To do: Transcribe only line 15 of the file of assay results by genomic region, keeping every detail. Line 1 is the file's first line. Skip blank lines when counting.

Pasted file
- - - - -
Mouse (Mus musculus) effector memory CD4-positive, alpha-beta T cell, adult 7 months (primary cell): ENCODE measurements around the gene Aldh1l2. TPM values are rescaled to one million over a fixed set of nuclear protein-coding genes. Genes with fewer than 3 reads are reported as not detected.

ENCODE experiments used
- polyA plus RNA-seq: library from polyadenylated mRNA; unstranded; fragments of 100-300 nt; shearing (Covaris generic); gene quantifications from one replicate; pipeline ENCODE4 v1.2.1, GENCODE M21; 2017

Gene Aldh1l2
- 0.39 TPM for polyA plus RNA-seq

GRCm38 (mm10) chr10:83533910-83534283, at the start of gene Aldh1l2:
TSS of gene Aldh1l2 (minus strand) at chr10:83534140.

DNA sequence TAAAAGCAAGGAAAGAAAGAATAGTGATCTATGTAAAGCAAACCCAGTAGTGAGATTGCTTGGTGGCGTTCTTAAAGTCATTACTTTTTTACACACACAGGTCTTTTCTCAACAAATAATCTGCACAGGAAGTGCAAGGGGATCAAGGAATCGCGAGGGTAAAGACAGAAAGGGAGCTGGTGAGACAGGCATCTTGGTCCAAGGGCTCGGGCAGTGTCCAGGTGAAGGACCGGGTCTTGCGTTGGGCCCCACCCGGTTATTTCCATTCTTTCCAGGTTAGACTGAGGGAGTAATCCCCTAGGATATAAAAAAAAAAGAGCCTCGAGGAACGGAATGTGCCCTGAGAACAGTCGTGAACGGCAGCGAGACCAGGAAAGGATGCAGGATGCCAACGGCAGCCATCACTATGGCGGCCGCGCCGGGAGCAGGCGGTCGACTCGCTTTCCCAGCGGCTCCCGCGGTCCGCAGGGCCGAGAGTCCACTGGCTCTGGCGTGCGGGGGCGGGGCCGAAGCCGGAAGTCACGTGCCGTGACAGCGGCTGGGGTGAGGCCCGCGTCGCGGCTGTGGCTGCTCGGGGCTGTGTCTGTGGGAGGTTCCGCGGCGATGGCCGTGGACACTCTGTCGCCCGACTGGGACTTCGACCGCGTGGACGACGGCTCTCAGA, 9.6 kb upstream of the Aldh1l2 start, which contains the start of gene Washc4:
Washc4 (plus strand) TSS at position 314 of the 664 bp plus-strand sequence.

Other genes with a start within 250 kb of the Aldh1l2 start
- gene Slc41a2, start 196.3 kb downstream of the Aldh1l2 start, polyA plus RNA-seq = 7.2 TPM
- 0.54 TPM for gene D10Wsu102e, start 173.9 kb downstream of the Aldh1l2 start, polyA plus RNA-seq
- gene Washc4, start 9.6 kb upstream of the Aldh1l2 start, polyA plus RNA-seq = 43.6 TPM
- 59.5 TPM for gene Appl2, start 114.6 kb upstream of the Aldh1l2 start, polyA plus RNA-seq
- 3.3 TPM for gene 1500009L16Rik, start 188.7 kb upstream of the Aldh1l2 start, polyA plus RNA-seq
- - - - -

- 3.3 TPM for gene 1500009L16Rik, start 188.7 kb upstream of the Aldh1l2 start, polyA plus RNA-seq